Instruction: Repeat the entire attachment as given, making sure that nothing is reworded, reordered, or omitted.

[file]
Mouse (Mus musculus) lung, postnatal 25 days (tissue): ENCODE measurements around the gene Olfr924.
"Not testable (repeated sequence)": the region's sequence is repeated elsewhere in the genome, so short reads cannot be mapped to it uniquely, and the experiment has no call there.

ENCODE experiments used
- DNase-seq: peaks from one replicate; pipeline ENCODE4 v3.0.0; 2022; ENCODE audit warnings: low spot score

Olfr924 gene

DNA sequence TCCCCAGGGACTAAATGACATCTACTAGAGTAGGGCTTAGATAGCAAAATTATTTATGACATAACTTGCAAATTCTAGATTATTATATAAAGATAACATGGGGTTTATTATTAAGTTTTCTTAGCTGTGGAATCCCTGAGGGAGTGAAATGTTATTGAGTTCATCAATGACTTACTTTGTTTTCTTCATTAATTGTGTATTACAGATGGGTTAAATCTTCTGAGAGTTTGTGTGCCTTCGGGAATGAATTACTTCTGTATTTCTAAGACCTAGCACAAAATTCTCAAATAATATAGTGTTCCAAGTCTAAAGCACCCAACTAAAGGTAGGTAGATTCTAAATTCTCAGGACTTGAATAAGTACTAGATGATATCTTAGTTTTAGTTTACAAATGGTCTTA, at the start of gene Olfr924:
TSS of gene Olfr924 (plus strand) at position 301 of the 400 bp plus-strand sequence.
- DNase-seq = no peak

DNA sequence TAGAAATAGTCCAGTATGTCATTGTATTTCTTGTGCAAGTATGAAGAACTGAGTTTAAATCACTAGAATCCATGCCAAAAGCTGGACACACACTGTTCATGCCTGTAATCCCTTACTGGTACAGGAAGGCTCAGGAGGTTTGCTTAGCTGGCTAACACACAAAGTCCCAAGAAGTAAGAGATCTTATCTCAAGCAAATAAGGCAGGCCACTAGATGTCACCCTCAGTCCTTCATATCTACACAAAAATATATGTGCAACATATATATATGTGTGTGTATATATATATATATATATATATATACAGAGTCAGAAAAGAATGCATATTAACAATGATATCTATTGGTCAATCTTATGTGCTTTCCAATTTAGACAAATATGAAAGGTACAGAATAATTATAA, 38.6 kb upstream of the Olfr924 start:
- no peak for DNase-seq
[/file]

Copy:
Mouse (Mus musculus) lung, postnatal 25 days (tissue): ENCODE measurements around the gene Olfr924.
"Not testable (repeated sequence)": the region's sequence is repeated elsewhere in the genome, so short reads cannot be mapped to it uniquely, and the experiment has no call there.

ENCODE experiments used
- DNase-seq: peaks from one replicate; pipeline ENCODE4 v3.0.0; 2022; ENCODE audit warnings: low spot score

Olfr924 gene

DNA sequence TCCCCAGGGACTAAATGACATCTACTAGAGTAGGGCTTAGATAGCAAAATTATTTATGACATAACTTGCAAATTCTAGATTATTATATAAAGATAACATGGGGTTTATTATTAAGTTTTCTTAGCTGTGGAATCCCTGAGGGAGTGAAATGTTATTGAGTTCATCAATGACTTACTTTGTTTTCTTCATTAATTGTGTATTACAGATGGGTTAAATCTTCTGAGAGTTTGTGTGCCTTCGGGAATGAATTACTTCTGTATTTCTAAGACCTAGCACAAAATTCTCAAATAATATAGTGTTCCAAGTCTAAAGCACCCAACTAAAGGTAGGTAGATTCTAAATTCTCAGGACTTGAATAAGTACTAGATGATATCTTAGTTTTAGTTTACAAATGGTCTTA, at the start of gene Olfr924:
TSS of gene Olfr924 (plus strand) at position 301 of the 400 bp plus-strand sequence.
- DNase-seq = no peak

DNA sequence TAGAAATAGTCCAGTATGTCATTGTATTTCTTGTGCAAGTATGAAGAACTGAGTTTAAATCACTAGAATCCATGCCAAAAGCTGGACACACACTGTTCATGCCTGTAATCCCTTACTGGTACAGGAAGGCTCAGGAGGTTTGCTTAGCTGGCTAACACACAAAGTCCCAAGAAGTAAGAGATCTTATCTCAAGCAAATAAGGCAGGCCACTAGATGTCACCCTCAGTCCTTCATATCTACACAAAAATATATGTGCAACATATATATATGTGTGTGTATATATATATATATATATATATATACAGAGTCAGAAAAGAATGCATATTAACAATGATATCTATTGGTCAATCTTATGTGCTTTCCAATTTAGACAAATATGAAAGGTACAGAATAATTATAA, 38.6 kb upstream of the Olfr924 start:
- no peak for DNase-seq